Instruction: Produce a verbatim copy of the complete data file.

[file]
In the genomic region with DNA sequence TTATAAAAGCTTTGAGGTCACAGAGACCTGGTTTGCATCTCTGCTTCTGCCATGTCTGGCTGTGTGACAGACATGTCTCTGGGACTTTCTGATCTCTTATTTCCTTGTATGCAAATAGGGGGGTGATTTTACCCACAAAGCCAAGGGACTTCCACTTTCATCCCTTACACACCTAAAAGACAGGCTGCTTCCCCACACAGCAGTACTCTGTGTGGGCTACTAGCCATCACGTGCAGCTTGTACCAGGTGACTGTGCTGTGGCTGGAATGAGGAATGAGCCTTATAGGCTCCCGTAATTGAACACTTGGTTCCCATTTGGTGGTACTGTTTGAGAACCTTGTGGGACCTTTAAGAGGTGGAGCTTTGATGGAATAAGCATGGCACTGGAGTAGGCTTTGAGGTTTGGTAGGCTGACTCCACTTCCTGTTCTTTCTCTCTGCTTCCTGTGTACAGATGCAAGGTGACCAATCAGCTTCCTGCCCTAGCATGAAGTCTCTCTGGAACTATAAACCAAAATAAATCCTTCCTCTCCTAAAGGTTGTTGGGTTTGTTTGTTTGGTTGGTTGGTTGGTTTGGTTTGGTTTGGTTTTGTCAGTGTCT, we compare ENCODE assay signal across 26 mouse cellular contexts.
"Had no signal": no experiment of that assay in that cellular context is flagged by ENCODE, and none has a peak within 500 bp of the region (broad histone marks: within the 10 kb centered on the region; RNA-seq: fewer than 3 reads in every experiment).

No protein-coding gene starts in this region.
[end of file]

In the genomic region with DNA sequence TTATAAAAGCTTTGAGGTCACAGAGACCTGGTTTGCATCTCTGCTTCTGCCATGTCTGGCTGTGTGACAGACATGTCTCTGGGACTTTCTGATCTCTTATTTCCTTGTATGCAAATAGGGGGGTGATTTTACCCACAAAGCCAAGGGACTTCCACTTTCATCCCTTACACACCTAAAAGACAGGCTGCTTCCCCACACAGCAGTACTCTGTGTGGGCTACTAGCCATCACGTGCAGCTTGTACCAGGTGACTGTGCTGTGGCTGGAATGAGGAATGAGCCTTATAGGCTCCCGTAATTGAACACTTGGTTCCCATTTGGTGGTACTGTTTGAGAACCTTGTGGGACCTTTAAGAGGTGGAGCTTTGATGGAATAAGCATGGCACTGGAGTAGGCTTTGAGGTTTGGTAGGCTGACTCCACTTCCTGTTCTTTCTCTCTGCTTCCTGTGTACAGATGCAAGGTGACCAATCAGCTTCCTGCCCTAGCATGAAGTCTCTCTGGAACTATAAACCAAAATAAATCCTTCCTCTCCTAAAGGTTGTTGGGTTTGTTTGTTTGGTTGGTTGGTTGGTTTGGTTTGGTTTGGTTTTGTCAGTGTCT, we compare ENCODE assay signal across 26 mouse cellular contexts.
"Had no signal": no experiment of that assay in that cellular context is flagged by ENCODE, and none has a peak within 500 bp of the region (broad histone marks: within the 10 kb centered on the region; RNA-seq: fewer than 3 reads in every experiment).

No protein-coding gene starts in this region.